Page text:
Visualizing Type System Operations

With the introduction of Dataset in version 10, Mathematica acquired a static type-checking subsystem. A fair number of dataset-related questions here on MSE concern the operation of that type subsystem. Recent examples include (88810) and (88503). The type system is discussed at length in (87479).

It can be difficult to sort out type-violations, ascending/descending operators, acceptable operator signatures, and so on. Is there a way to visualize the operation of the type system as an aid to understanding?

• This and answer (both +1) will be very useful! – ciao Jul 25 '15 at 7:34

1 Answer

This response defines a function called traceTypes which provides a quick-and-dirty visualization of type system operation. The function is somewhat fragile as it depends upon undocumented implementation details in version 10.2. Despite this fragility, it might be useful for study purposes as it handles many common type system use cases.

The code for the function can be found at the bottom of this post.

Here is a basic usage example, where we ask the type system to determine what would happen if we started with any value with the same type as {1, 2, 3} and then applied the operator Sort /* Reverse /* First:

traceTypes[{1, 2, 3}][Sort /* Reverse /* First]


The screenshot shows the basic features. The Operator column shows the original operator, along with the various suboperators. The Sig column shows whether the operator has any argument type signature rules. If we hover over a Y, a tooltip shows those rules. The A/D column indicates whether the operator is an ascending or descending operator (it presently does not identify mixed operators). Arg Types describes the input argument types for each operator. Result Type shows the final type produced by each operator.

So, reading the last row, we see that the First operator has two valid signatures, is an ascending operator, and will convert a 3-vector of integers into a scalar integer.

As a second example, consider what happens if we apply Map[#class&] to the Titanic data:

data = ExampleData[{"Dataset", "Titanic"}] // Normal;
traceTypes[data][Map[#class&]]


If we hover over the E data type for the class field, then we see that it is an enumeration of three values. The overall trace shows us that we reduce a list of 1309 "structs" to a list of 1309 enumeration values.

A trace can tell us if we make a type error. For example, let's say we try to extract the non-existent class field from the top-level list:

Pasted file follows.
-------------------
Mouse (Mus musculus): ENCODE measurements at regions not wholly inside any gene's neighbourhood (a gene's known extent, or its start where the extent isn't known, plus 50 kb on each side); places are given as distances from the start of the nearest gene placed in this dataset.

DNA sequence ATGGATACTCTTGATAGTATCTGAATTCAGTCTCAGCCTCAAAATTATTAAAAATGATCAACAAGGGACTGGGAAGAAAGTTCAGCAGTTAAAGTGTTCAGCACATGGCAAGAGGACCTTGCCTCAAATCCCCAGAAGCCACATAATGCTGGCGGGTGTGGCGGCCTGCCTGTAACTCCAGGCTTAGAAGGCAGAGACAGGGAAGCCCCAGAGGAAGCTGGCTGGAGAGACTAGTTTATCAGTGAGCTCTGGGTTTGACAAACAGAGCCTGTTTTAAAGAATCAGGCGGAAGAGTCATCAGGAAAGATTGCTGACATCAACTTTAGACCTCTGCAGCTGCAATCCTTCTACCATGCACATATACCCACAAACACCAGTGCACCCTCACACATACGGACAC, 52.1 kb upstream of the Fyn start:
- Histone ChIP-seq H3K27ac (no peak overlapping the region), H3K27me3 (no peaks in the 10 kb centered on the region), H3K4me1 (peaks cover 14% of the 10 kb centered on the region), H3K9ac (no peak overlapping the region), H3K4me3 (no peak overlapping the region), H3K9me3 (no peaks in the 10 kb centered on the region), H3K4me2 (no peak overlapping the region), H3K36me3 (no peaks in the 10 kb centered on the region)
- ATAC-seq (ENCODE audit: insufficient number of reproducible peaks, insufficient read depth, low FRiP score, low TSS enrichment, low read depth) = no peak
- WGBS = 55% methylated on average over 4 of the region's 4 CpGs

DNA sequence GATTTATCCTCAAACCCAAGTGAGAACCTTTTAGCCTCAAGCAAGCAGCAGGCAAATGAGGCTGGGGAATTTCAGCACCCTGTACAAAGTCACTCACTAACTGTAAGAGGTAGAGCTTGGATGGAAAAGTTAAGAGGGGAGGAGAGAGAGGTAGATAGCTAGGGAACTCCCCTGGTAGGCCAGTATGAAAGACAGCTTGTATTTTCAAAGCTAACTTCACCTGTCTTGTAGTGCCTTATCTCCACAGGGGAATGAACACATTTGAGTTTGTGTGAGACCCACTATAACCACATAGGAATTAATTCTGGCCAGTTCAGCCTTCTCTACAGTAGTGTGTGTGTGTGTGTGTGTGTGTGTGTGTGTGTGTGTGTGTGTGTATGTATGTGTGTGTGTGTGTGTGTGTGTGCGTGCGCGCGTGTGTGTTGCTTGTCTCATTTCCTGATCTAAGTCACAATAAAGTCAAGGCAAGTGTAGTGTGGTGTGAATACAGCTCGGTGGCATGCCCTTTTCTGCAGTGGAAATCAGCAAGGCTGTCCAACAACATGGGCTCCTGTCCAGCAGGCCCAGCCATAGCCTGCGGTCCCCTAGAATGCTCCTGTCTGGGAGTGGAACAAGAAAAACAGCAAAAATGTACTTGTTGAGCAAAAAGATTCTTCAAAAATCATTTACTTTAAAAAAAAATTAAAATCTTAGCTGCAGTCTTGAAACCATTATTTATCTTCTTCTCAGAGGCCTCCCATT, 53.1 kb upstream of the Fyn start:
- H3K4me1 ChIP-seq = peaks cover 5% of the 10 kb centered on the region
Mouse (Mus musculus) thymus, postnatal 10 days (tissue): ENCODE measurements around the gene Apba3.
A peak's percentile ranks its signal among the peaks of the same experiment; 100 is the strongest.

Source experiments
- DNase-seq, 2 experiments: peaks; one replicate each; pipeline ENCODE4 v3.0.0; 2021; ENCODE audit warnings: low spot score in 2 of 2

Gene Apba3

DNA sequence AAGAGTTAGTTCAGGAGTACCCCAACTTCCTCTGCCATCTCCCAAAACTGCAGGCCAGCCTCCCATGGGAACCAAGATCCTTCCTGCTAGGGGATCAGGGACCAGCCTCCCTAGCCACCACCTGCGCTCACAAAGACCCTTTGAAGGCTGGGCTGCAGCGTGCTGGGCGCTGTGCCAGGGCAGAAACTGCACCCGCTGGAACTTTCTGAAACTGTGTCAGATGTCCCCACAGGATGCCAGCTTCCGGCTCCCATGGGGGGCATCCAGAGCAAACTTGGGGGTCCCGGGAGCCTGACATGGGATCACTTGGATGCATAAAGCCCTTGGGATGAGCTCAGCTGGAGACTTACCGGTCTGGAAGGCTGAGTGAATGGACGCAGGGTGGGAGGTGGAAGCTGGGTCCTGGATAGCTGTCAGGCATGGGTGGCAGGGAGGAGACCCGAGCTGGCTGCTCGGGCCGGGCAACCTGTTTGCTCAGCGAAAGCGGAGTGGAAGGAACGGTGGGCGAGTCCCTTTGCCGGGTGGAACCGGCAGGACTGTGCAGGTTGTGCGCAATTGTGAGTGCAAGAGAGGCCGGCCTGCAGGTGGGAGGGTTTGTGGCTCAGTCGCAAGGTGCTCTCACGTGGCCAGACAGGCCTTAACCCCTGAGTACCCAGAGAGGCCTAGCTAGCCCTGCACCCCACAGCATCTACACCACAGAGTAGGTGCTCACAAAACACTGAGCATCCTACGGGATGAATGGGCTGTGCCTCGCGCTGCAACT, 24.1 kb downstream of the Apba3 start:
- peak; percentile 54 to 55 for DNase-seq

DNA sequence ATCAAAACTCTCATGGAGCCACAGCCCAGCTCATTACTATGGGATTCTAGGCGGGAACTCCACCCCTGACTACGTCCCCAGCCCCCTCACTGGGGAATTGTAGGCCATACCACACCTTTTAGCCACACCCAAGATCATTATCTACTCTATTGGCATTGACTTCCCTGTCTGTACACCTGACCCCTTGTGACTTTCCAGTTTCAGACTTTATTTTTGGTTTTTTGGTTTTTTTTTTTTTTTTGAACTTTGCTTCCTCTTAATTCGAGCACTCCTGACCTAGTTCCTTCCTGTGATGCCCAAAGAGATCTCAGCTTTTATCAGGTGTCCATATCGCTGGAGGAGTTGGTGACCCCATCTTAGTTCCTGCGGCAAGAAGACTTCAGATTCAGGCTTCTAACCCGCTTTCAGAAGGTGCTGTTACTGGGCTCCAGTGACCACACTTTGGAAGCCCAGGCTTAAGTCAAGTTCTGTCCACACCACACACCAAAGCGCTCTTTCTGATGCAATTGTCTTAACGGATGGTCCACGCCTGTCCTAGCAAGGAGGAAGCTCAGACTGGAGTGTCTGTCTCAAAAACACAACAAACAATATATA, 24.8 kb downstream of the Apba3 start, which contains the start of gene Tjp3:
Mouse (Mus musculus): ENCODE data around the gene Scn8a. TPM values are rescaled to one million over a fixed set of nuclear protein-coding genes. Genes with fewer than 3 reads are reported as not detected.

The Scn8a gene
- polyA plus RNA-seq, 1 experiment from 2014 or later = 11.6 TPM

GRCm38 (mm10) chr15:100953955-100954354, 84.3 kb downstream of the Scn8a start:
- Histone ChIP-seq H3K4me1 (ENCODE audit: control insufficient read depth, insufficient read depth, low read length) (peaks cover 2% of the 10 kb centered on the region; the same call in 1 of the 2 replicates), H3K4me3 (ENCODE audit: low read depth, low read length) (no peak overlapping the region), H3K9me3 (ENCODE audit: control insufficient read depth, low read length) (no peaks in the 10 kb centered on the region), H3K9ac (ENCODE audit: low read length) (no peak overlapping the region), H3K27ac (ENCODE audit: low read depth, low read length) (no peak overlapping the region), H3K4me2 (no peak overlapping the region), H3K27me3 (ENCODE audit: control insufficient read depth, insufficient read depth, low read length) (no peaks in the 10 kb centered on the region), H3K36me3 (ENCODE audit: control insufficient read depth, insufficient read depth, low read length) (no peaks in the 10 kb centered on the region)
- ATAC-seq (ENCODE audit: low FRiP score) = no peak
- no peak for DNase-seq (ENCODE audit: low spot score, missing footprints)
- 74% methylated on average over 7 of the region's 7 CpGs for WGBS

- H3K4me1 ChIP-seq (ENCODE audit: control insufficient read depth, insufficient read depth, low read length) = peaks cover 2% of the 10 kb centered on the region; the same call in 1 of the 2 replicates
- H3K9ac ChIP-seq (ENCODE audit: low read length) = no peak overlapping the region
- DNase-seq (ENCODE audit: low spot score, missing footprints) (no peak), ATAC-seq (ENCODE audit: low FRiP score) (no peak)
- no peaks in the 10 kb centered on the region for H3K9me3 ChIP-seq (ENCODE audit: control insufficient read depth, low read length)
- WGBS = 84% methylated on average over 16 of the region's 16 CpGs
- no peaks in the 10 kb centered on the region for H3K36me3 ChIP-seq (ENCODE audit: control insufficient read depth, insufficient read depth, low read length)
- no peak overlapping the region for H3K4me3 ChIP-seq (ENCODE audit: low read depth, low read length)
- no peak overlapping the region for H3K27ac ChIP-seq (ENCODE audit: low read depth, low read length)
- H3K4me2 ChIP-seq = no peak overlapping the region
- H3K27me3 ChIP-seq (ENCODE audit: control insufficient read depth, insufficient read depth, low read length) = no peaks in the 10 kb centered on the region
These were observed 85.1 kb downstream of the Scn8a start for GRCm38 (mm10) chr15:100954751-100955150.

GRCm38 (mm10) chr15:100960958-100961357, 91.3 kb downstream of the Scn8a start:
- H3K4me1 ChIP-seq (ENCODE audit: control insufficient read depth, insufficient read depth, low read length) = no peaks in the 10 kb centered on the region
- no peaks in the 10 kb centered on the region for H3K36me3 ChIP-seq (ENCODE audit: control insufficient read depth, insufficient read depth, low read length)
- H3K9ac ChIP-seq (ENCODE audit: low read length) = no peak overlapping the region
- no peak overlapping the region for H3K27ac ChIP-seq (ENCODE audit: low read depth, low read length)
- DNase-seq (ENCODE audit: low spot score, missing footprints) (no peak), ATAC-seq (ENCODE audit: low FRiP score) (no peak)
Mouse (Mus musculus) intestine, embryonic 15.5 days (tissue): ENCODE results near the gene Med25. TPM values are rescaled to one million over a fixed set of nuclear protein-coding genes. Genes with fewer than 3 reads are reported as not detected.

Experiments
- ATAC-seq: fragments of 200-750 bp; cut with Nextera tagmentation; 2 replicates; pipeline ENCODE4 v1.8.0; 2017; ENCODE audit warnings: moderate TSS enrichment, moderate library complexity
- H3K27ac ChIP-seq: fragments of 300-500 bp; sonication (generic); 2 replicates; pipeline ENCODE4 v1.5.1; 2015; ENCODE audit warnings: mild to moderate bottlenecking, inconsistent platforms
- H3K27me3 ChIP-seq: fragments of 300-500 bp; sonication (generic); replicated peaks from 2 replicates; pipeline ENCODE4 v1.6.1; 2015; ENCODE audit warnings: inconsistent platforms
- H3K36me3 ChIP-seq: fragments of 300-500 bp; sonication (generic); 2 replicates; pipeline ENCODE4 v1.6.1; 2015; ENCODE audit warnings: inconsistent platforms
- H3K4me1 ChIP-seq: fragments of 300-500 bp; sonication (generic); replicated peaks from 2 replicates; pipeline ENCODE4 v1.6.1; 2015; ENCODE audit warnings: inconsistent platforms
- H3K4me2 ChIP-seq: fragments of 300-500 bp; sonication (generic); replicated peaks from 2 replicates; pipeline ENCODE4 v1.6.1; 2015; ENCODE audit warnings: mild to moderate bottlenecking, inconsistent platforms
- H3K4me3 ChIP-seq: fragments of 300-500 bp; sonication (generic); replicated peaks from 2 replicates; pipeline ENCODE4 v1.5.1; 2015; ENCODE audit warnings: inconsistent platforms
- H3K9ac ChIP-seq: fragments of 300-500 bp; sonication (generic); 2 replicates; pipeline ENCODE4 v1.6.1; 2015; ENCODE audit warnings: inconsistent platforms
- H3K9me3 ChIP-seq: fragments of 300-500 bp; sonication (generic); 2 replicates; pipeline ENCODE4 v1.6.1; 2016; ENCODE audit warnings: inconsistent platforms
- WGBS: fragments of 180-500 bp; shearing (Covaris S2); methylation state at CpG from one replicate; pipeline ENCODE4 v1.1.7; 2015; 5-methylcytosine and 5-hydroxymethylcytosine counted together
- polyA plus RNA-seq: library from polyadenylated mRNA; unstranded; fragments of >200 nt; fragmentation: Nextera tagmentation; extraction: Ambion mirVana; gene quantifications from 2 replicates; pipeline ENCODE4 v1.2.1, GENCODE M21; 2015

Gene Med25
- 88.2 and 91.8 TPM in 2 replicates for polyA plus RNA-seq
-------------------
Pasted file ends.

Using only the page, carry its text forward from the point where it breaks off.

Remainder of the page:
traceTypes[data][#class &]


We can see that the type system will not permit the operation, claiming a problem with "slot 1".

For more complex examples, this failure information combined with the detailed operator breakdown can be quite useful for diagnosing type errors. For example, consider the problem reported in (88810):

traceTypes[{<|"a" -> 1|>}][Merge[Identity] /* (#a &)]


The system accepted Merge[Identity], but the resulting type was unknown. Then, when the #a& was applied to that unknown type, the system rejected it as invalid. But a simple change of operator from #a& to #["a"]& makes the operation succeed:

traceTypes[{<|"a" -> 1|>}][Merge[Identity] /* (#["a"] &)]


The resultant data type remains unknown, however.

A trace can reveal the operator-rewriting that occurs when Query is used:

traceTypes[{<|"a" -> 1|>}][Query[Transpose]]


The repetition of the AssociationTranspose line is an artifact of duplicate evaluation steps within the trace of type system code evaluation.

Once again, the type system will catch our mistake if we attempt to transpose something that cannot be transposed:

traceTypes[<|"a" -> 1|>][Query[Transpose]]


traceTypes will operate upon datasets directly, in which case a sequence of operators can be applied, Query-style:

dataset = ExampleData[{"Dataset", "Titanic"}];
traceTypes[dataset][GroupBy["class"], Min, "age"]


Without further ado, the code follows...

Code

(* Caveat emptor:
This code is designed to work with version 10.2.
It uses undocumented functionality that could change at any time.
*)

Dataset; (* to force auto-loading *)
Needs["TypeSystem"]
Needs["Dataset"]

ClearAll[traceTypes]

traceTypes[ds_Dataset][op__] := traceTypes[ds // Normal][Query[op] // Normal]

traceTypes[args___][op_] :=
With[{a0 = TypeSystemInferencePackagePrivateapply0}
, Module[{result = <||>, n = 0, s = {}, in, out, row}
, SetAttributes[{in, out}, HoldAllComplete]
; in[HoldForm@a0[x_, a_]] :=
( ++n; s = {n, s}
; AppendTo[result, n -> <| "op" -> x, "args" -> a, "type" -> Null |>]
)
; out[HoldForm@_a0, r_] :=
(AppendTo[result[First@s], "type" -> HoldForm[r]]; s = Last@s)
; out[x:HoldForm@Catch[_a0, f:FailureType], FailureType[{_, r_}, ___]] :=
AppendTo[result[First@s], "type" -> HoldForm[f[r]]]
; row =
{ #op
, Signatures[#op] /. {s:_[{__}] :> Tooltip["Y", s], _ -> Null}
, If[DescendingQ[#op], "Desc", "Asc"]
, Row[#args, " \[Times] "]
, #type
}&
; ResetTypeApplyCache[]
; TraceScan[in, TypeApply[op, DeduceType /@ {args}], _a0 | _Throw | _Catch, out]
; result //
Query[KeySort /* Values /* Map[row]] //
Prepend[Style[#, Bold]& /@
{"Operator", "Sig", "A/D", "Arg Types", "Result Type"}] //
Grid[#, Frame -> All]&
]
]
`
• This will be very useful. +1 – ciao Jul 25 '15 at 7:29
• This is great, big +1. – Leonid Shifrin Jul 25 '15 at 14:55
• @LeonidShifrin Can you really give bigger +1's than the rest of us? You make me a bit nervous. – Daniel Lichtblau Jul 26 '15 at 15:36
• @DanielLichtblau Well, I just meant that I would give it more if the voting system would allow more detailed voting than a binary decision (well, ternary, if we include downvoting, but I don't use that). The "big" was only to compare to my own voting on some other q/a-s, not to how the others vote. So you can relax :). – Leonid Shifrin Jul 26 '15 at 19:34
• @LeonidShifrin Thanks for the explanation. I was feeling early signs of upvote checkmark envy. – Daniel Lichtblau Jul 26 '15 at 22:35